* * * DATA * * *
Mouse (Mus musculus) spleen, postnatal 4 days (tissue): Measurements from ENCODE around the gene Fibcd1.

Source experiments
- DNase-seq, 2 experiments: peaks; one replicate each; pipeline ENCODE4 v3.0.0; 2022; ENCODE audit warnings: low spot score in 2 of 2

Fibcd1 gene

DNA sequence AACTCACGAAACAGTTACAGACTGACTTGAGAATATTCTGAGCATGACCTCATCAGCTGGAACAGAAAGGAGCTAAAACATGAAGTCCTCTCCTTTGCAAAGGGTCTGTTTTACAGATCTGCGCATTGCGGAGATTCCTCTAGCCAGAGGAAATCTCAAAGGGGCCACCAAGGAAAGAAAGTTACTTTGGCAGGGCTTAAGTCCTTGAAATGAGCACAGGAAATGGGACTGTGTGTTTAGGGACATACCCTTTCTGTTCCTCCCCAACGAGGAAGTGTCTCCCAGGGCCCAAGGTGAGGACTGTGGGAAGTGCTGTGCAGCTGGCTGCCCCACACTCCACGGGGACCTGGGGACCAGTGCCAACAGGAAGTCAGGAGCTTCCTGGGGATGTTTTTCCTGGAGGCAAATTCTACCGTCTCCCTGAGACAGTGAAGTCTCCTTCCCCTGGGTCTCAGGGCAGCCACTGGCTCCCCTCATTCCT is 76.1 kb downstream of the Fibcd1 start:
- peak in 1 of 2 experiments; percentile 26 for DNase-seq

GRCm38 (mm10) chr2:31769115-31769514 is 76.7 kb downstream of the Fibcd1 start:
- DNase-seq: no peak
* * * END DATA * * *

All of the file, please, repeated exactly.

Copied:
Mouse (Mus musculus) spleen, postnatal 4 days (tissue): Measurements from ENCODE around the gene Fibcd1.

Source experiments
- DNase-seq, 2 experiments: peaks; one replicate each; pipeline ENCODE4 v3.0.0; 2022; ENCODE audit warnings: low spot score in 2 of 2

Fibcd1 gene

DNA sequence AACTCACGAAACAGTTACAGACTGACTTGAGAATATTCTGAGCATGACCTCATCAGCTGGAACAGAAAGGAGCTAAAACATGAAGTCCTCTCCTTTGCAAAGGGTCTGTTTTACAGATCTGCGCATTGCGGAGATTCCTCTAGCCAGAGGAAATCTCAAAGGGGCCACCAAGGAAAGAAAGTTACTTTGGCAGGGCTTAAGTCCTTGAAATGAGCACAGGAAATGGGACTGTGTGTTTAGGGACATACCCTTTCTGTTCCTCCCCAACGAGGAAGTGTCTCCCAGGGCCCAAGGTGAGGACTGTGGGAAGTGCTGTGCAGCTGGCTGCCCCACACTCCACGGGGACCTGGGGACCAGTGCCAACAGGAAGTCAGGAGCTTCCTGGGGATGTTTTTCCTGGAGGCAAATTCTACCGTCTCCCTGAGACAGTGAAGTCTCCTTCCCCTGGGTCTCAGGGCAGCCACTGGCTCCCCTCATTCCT is 76.1 kb downstream of the Fibcd1 start:
- peak in 1 of 2 experiments; percentile 26 for DNase-seq

GRCm38 (mm10) chr2:31769115-31769514 is 76.7 kb downstream of the Fibcd1 start:
- DNase-seq: no peak